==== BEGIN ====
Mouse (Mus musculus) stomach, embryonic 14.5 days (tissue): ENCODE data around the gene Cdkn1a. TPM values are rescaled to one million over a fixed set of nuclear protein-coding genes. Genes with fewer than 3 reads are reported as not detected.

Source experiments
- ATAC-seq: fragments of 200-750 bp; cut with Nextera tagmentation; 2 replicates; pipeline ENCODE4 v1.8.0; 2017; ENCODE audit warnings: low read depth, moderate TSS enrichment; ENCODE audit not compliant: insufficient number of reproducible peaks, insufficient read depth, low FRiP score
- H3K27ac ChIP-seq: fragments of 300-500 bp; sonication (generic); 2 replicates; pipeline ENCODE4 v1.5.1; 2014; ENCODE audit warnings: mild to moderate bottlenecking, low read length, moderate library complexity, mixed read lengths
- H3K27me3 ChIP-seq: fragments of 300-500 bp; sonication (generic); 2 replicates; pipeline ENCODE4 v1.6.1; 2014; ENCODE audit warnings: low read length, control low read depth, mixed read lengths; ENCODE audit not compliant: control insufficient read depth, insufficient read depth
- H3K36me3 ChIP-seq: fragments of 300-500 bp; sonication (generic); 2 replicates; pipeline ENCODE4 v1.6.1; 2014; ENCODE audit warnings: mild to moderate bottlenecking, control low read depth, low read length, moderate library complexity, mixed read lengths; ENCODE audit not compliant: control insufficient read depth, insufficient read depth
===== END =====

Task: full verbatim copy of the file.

Mouse (Mus musculus) stomach, embryonic 14.5 days (tissue): ENCODE data around the gene Cdkn1a. TPM values are rescaled to one million over a fixed set of nuclear protein-coding genes. Genes with fewer than 3 reads are reported as not detected.

Source experiments
- ATAC-seq: fragments of 200-750 bp; cut with Nextera tagmentation; 2 replicates; pipeline ENCODE4 v1.8.0; 2017; ENCODE audit warnings: low read depth, moderate TSS enrichment; ENCODE audit not compliant: insufficient number of reproducible peaks, insufficient read depth, low FRiP score
- H3K27ac ChIP-seq: fragments of 300-500 bp; sonication (generic); 2 replicates; pipeline ENCODE4 v1.5.1; 2014; ENCODE audit warnings: mild to moderate bottlenecking, low read length, moderate library complexity, mixed read lengths
- H3K27me3 ChIP-seq: fragments of 300-500 bp; sonication (generic); 2 replicates; pipeline ENCODE4 v1.6.1; 2014; ENCODE audit warnings: low read length, control low read depth, mixed read lengths; ENCODE audit not compliant: control insufficient read depth, insufficient read depth
- H3K36me3 ChIP-seq: fragments of 300-500 bp; sonication (generic); 2 replicates; pipeline ENCODE4 v1.6.1; 2014; ENCODE audit warnings: mild to moderate bottlenecking, control low read depth, low read length, moderate library complexity, mixed read lengths; ENCODE audit not compliant: control insufficient read depth, insufficient read depth